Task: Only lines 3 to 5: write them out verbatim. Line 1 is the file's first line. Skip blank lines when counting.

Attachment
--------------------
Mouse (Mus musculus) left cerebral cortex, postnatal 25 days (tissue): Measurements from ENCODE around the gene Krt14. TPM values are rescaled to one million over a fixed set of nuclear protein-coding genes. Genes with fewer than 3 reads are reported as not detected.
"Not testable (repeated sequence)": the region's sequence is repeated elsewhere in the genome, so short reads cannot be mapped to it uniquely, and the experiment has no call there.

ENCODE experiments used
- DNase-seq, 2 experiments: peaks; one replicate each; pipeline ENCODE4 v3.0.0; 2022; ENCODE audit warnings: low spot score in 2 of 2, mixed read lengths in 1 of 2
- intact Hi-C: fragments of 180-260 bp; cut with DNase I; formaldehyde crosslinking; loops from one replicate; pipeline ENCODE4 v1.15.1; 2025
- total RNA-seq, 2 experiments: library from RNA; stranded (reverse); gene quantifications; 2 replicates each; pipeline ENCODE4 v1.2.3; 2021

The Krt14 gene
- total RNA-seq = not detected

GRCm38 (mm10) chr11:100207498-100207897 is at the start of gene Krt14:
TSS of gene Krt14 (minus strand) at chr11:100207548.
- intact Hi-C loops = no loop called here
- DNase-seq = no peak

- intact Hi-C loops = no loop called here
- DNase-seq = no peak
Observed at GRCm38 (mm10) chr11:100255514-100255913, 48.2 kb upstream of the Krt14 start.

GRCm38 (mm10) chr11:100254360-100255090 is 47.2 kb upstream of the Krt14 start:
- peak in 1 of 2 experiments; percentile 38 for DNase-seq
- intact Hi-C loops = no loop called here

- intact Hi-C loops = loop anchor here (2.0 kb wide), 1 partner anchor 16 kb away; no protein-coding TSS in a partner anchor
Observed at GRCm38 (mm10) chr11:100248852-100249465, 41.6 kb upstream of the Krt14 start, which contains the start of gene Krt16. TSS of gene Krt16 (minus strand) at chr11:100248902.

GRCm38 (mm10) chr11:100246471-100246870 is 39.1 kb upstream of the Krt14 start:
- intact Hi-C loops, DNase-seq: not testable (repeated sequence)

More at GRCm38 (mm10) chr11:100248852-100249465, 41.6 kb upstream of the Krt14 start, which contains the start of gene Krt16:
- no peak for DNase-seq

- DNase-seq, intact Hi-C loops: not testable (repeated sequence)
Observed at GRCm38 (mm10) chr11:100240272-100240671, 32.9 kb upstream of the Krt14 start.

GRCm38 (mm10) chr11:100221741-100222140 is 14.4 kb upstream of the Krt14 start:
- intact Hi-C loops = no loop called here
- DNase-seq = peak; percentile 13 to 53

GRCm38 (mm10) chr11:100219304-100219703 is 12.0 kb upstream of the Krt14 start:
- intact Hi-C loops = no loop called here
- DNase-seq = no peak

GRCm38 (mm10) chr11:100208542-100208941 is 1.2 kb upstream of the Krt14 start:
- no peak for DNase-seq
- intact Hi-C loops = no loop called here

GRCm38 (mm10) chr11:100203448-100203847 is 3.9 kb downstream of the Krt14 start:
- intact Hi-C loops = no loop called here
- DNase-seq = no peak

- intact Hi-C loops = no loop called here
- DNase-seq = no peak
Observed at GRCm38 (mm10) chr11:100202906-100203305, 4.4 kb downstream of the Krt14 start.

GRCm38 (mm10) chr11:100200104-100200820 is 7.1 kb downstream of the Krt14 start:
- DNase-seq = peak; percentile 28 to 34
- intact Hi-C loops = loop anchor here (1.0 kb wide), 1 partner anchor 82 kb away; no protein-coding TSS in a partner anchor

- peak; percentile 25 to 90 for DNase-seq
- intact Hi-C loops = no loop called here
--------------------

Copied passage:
ENCODE experiments used
- DNase-seq, 2 experiments: peaks; one replicate each; pipeline ENCODE4 v3.0.0; 2022; ENCODE audit warnings: low spot score in 2 of 2, mixed read lengths in 1 of 2
- intact Hi-C: fragments of 180-260 bp; cut with DNase I; formaldehyde crosslinking; loops from one replicate; pipeline ENCODE4 v1.15.1; 2025